Ciro Apicella’s love for the visual language of film originated from music. When he was just three years of age, growing up in the small Italian town Vico Equense, he went to see the Neapolitan Opera La Gatta Cenerentola by Roberto De Simone. At that impressionable age, he was amazed by how the music and narrative both were able to communicate something about the character and world with the audience. From that moment on, his mind was always connecting musical pieces with imaginary worlds and narratives. He went on to study music in his free time and formed a band with his best friend. However, growing up in a small religious town in South Italy, he didn’t feel he had the opportunity to find his true identity. At 18, he moved to London, and he continued to explore music and the arts. That was until he first held a video camera, and he felt he could finally express himself freely, revealing his true self through the art of storytelling.
Now, Apicella is an internationally sought-after writer. He is known for his acclaimed films The Crocodile of Old Kang Pow, which revolves around the Marquise de Sade set in a fetid Paris during the 18th Century, The Peter Pan Museum, shot inside the house where the famous book was written, Blue Boy, which starred A-list actors Fabrizio Ferracane (The Traitor, Cannes 2019) and Nunzia Schiano (Dogman, Cannes 2018) and Luce, which was a finalist at Firenze Filmcorti International Festival, Short Film Factory, Wellington Independent Film Festival, Social World Film Festival, Short to the Point (Semifinalist), Torino Underground Cinefest, Rolling Ideas, and will screen at Academy Award Qualifying LA Shorts and AFIfest 2020 later this year.
“I love every aspect of film, from the moment an idea presents itself to you, when you dream about it and finally, when you sit down to write it. The process of writing is always fascinating as you are meeting your characters and getting to know them like real people. Then you build a tailored world for your story, creating rhythm and dynamic, the music, etc. Being on set is also special because your vision gets tangible and you can literally explore new aspects of the story inside a 3D world,” said Apicella.
Apicella’s next feature screenplay Arteteca is based on a personal story, a love letter to his childhood friends and all the sleepless nights spent together searching for their identity. The inspiration came from a specific moment when Apicella and his closest friends spent a whole summer living together in a house in Italy. This was shortly before he left for the United Kingdom and was the last time he and his friends were all together. The desire to share those memories, fears and insecurities, came when his best friend passed away two years ago.
“With him I moved to London, leaving loved ones behind in order to search for who we really were. And this is what the movie is ultimately about: young men seeking to find who they are in an environment where they may not belong. In times like this, I always think it’s a good thing to speak about love and friendship, purity of intentions and crystal-clear dreams. To speak about unforgettable, deep and cheerful moments we spent with loved ones, while growing up,” said Apicella.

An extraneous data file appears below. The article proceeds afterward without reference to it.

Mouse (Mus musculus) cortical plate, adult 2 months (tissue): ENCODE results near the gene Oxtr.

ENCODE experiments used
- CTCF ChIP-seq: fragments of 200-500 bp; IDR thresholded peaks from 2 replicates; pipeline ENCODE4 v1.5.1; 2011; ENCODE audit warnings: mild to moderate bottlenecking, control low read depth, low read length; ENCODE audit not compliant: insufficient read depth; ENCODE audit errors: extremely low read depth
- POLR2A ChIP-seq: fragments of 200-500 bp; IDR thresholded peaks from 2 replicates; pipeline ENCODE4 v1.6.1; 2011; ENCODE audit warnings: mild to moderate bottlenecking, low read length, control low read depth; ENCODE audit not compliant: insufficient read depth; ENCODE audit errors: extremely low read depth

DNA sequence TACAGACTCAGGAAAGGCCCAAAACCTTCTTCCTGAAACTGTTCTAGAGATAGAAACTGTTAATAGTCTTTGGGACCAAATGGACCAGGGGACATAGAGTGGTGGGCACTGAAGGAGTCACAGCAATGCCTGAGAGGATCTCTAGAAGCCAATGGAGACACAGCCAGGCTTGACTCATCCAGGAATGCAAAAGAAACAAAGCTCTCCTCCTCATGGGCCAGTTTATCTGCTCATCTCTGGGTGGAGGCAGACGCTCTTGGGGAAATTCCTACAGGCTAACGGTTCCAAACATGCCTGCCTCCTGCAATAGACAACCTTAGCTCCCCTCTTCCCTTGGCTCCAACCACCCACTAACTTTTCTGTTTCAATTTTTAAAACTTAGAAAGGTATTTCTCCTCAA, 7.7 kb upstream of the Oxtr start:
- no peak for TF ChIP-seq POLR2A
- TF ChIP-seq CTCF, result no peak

Arteteca is a love letter to his childhood friends and birthplace, and Apicella is therefore a vital piece of the puzzle when it comes to making this heartfelt film. He knows the characters, what they wear, what music they listen to, how they talk, the world they live in. Because of this, it is one of the most personal projects Apicella has ever made, and very delicate to write about. He tries to be true to his intentions and vision, to respect the characters and the world he is referencing. When a stronger melancholic feeling can prevail, he reminds himself that those were actually incredible times of freedom, and personal exploration, so it really is a game of balancing these delicate feelings with the same humor that distinguished those times in his life.
“Working on Arteteca allows me to relive and understand the relationship with my friends. It gives me a good sense of perspective on the dynamic structure of the small-town society where I come from. Finally, it also allows me to write things that I didn’t manage to say out-loud and to expand on social issues that affect my generation,” said Apicella.
Arteteca is currently in development with Plenty Good, a screenplay development company that Apicella co-founded. His bilingual background and experience both in Italy and the United States will help him to bring this film to fruition at the best possible level. The screenplay has already been recognized by the Sundance Institute, passing to the second round of the Sundance Lab, beating thousands of applications.
“It’s always amazing and humbling to receive such recognition from the best film festival in the United States and one of the most respected in the world. Sundance has always been a reference in my life, my favorite modern directors came out of the Sundance Institute’s labs. It feels good to know that such a prestigious panel of professionals like what you’ve written. It gives me more strength to keep pushing the envelope and write something exceptional,” he concluded.